Setting the Stage for Success: Effective Strategies to Improve and Promote Social Skills for Individuals with Fragile X Syndrome

By Jayne Dixon-Weber

Barbara Haas-Givler, from the Geisinger Fragile X clinic in Pennsylvania, gave a talk at the 18th NFXF International Fragile X Conference about strategies to promote and support social skills in individuals with FXS. Understanding the behavioral challenges in FXS is essential to promoting successful positive social skill development. She provided resources and strategies for implementing social skills support in the classroom, home, and community. Continue after the video for my top 10 takeaways from this important webinar.

Related Materials: Presentation Slides

Presenter: Barbara Haas Givler
Moderator: Jayne Dixon-Weber
Runtime: 1:08:29

Jayne’s Top 10 Takeaways:

  1. Start teaching social skills early and know that the skills change as the individual ages.
  2. Addressing behaviors is part of social skills development. If there is a challenging behavior, you want to replace the challenging behavior by teaching appropriate behavior.
  3. School is all social — all day long. I think that is why our children need breaks during the day.
  4. There are numerous aspects to developing social skills — from communication to turn-taking, to not always winning. Characteristics that can be challenging include a short attention span, understanding the game, and even the often-present anxiety.
  5. Allowing the opportunity to watch others interact or play a game is a very important tool in teaching our children. Remember they will mimic both the good and the bad.
  6. Direct instruction is often needed. For example, bathroom talk is not appropriate in social situations.
  7. Teach appropriate ways to say hi to people — high fives, knuckles, and “wat up”? You may have to teach who is appropriate to hug and when and where that is okay.
  8. If you use social stories, keep them positive.
  9. Role play or rehearse before an event that may be challenging — for example, accepting birthday presents (that they might not like), or going to a birthday party and watching someone else get presents.
  10. Volunteering is a good way to be social; it often works well when you pair your children with younger children or older people.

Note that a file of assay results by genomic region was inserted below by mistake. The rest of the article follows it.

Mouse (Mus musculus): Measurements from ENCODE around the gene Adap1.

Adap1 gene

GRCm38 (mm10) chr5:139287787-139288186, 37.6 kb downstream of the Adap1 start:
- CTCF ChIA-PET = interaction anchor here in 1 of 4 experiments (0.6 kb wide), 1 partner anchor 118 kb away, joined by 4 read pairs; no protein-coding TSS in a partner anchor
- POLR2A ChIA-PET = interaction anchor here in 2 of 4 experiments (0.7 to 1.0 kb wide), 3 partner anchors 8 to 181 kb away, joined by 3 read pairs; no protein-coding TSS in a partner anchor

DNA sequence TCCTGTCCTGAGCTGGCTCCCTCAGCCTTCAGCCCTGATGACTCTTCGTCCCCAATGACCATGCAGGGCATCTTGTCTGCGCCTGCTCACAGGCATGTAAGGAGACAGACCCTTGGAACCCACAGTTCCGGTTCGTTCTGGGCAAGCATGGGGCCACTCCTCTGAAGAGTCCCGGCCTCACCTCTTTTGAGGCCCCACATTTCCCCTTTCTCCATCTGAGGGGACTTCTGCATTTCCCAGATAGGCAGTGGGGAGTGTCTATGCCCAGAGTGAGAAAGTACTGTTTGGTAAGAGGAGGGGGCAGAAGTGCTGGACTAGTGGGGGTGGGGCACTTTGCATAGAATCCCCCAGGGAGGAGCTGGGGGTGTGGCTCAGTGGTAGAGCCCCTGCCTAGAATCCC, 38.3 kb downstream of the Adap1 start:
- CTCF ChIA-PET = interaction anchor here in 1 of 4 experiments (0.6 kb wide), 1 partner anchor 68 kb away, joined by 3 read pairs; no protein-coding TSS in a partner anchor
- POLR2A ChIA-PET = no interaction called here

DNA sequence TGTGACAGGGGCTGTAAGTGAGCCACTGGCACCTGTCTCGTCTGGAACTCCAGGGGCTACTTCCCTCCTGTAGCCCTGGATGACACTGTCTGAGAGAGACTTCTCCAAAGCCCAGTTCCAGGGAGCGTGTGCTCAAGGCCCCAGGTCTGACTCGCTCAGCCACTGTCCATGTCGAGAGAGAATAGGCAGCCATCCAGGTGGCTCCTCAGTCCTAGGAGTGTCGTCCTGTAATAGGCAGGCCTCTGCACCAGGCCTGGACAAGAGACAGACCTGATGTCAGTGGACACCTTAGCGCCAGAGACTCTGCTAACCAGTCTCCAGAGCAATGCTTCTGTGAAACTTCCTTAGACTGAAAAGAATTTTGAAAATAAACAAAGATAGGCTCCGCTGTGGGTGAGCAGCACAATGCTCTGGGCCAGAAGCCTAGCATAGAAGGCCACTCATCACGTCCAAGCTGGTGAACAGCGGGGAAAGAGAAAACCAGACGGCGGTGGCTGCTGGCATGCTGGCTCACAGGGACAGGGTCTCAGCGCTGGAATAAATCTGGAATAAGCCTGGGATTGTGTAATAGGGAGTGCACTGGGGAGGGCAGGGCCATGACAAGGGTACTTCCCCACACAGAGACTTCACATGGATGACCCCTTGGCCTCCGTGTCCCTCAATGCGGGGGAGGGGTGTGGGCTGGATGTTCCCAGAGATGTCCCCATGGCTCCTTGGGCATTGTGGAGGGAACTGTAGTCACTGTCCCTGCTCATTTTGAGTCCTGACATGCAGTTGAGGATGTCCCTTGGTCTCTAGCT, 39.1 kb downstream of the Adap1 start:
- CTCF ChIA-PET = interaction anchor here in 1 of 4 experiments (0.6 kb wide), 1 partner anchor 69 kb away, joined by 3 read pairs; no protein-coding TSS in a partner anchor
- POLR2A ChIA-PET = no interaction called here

There are many aspects to teaching our children social skills and it can be challenging but I hope you find that you can have a lot of fun with it. Watching our children grow and develop their skills is a learning experience for both of you. Remember that your child is watching and listening to you, so be aware of your interactions with others.

Just as important, just like you need downtime after social events, your child probably does too!

Jayne Dixon Weber, director of community services, NFXF

Jayne Dixon Weber
Jayne served as the NFXF director of community education (and other positions over the years) from 2007 to 2023. She has two adult children, a son with Fragile X syndrome and a daughter. Jayne is the author of Transitioning ‘Special’ Children into Elementary School, co-author of Fragile X Fred, and editor of Children with Fragile X Syndrome: A Parents’ Guide. Jayne likes to read, enjoys photography, and goes for a walk every day.

Barbara Haas-Givler

Barbara Haas-Givler, MEd, BCBA
Director, Education and Behavioral Outreach, Geisinger Fragile X Clinic

Barbara Haas-Givler is a board-certified behavior analyst in Lewisburg, PA. Ms. Haas-Givler has extensive experience in special education, serving in many different capacities over the course of her career, including classroom teacher, administrator, educational consultant, behavior analyst, and research associate for clinical pharmaceutical trials.

Ms. Haas-Givler has been a long-time member of the Fragile X community. Her dedication to providing families living with Fragile X strategies for success has made a huge impact over the years. She is also a member of the NFXF Clinical Trials Committee.